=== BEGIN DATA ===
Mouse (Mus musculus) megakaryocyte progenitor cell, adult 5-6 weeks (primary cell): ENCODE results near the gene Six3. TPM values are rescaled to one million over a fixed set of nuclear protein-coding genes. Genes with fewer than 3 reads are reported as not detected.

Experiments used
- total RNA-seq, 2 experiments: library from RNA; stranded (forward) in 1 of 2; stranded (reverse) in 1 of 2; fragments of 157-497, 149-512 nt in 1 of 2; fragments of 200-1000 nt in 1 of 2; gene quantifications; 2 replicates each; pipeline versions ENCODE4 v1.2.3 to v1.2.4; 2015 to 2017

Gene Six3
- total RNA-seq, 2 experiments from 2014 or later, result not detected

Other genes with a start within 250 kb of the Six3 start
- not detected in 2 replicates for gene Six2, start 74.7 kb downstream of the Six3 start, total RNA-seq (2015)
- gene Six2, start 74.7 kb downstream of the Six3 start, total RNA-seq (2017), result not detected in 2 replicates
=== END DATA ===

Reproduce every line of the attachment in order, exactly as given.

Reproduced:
Mouse (Mus musculus) megakaryocyte progenitor cell, adult 5-6 weeks (primary cell): ENCODE results near the gene Six3. TPM values are rescaled to one million over a fixed set of nuclear protein-coding genes. Genes with fewer than 3 reads are reported as not detected.

Experiments used
- total RNA-seq, 2 experiments: library from RNA; stranded (forward) in 1 of 2; stranded (reverse) in 1 of 2; fragments of 157-497, 149-512 nt in 1 of 2; fragments of 200-1000 nt in 1 of 2; gene quantifications; 2 replicates each; pipeline versions ENCODE4 v1.2.3 to v1.2.4; 2015 to 2017

Gene Six3
- total RNA-seq, 2 experiments from 2014 or later, result not detected

Other genes with a start within 250 kb of the Six3 start
- not detected in 2 replicates for gene Six2, start 74.7 kb downstream of the Six3 start, total RNA-seq (2015)
- gene Six2, start 74.7 kb downstream of the Six3 start, total RNA-seq (2017), result not detected in 2 replicates